These are the best product! We couldn't function without our 8-pocket folders! You can find them at Staples or any other office supply store. Even Wal-mart and Target carry them during back to school!

How do we deal with late/missing work?


I've already blogged about our homework "receipts." This is our team's solution for dealing with  missing work. It's a great visual reminder for us so we can see what has been turned in. We also all have homework boards in which we write down the assignment and student's name so the students can also have a visual clue that they did not complete an assignment. Students have one week to turn in a late assignment or it's a zero. We don't take off points - too hard to keep track of with 100 students. We just give them a week and then it's done. We don't beg them or hassle students for work - just write it on the board. For more information on our write-up system and homework receipts you can check out my previous blog post here.

What does my "homework" look like?

For Language Arts, a lot of my homework is already "set" by my school district. Students need to read 100 minutes at home and fill out a reading log. This is a district policy 3 - 6th grade. So they need to read 20 minutes a night which takes up a good chunk of their 50 minutes total of homework. Students also get bi-weekly spelling assignments. On weeks they do not have spelling homework - teachers get to choose the homework for their students. My teaching partner and I decided to give our students get a reading passage assignment from ReadWorks.org. These are short and sweet but allow students to practice reading skills that we cover in class. Plus, they have an extensive collection of skills, grade levels, and nonfiction pieces. If you haven't signed up... you need too, ASAP! This site is a blessing for teachers and it's all FREE!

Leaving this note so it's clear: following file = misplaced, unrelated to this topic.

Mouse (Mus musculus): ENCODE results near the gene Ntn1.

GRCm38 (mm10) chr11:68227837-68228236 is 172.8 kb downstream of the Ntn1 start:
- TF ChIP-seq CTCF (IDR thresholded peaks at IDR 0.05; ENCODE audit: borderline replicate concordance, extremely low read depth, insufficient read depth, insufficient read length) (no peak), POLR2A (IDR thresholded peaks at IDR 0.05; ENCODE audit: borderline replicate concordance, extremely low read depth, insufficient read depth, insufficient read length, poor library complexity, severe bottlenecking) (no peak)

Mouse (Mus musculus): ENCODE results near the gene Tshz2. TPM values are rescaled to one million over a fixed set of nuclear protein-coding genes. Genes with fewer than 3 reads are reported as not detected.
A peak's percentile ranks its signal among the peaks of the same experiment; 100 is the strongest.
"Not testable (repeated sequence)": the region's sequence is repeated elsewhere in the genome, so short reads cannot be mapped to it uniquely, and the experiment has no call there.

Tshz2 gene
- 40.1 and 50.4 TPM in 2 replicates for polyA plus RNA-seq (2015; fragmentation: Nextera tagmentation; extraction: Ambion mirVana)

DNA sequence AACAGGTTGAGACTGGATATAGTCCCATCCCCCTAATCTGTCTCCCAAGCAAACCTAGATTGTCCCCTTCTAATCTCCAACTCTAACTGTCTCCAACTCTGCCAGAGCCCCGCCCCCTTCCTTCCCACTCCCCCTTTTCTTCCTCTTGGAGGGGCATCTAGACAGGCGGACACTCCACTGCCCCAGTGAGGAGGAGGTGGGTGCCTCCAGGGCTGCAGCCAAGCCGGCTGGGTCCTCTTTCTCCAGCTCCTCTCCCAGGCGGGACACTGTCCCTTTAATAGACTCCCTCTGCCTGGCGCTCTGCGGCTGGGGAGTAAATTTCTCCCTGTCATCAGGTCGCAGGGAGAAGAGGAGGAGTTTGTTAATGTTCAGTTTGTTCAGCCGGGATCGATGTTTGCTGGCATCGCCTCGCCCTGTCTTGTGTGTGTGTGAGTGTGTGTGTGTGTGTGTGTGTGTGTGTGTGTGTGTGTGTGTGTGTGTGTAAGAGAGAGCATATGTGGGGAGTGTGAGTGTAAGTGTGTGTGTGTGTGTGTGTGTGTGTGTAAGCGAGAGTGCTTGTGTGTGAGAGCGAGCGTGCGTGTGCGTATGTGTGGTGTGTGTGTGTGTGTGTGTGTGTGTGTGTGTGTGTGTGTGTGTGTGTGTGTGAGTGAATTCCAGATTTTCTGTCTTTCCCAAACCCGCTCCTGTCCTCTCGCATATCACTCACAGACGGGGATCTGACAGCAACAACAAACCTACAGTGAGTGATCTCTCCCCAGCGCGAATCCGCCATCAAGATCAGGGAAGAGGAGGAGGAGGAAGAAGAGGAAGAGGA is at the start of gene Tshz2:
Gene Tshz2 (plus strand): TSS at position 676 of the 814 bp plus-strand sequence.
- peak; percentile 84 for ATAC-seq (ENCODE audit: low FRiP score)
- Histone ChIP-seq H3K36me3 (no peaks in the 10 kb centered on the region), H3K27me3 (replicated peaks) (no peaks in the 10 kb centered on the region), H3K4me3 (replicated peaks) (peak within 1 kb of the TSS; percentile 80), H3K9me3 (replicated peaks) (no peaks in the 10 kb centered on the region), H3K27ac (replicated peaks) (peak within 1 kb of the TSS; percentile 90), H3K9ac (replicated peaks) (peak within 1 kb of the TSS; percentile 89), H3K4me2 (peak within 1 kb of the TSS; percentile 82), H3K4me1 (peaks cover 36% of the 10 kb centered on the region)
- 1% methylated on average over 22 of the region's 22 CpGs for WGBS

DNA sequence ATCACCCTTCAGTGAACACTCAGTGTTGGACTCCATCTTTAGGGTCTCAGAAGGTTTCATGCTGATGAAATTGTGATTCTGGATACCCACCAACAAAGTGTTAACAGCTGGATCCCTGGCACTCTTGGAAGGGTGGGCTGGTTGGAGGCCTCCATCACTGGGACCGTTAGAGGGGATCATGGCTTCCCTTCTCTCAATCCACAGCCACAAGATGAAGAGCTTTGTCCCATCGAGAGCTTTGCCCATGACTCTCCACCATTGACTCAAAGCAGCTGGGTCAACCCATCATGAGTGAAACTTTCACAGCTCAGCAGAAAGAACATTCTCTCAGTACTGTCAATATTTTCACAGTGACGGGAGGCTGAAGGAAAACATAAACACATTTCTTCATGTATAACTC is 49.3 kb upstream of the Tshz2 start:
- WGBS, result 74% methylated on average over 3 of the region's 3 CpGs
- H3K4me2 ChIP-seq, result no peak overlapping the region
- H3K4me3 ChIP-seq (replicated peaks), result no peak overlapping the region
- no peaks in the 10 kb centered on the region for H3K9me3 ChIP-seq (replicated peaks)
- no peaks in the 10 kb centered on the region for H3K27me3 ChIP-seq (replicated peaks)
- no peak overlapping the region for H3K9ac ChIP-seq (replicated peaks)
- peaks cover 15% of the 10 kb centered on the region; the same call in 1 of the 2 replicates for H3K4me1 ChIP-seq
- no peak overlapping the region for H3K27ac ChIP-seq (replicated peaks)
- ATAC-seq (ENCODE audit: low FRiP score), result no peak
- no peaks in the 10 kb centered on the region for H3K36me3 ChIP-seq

Our district also gives a weekly "Review Sheet" in Language Arts that is given district wide. These Review Sheets review concepts we are teaching or that have been taught in lower grade levels. They focus on reading comprehension, grammar, vocabulary, etc. After all those "assignments" we typically do not give any other work.  It's nice because we give the same work each week so parents and students know what to expect.

For Social Studies, we no longer have weekly Review Sheets. Next year, I plan on giving more nonfiction readings that we can't get to in class for background information on upcoming units or just a simple "comprehension" check for the Social Studies material. I will also be giving out study guides that students will need to complete at home and in class. Study Guides will be essential questions taken from our "I Can" statements. As a district, our big push is in reading and making all teachers reading teachers. So even in Social Studies we will be giving "reading" homework.


What does your homework look like? Any must haves? Do you have a system for keeping track of "missing" work?
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6 comments

  1. I like your form that they have to complete. That's a great idea and it holds them accountable.
    ~Brandee
    Creating Lifelong Learners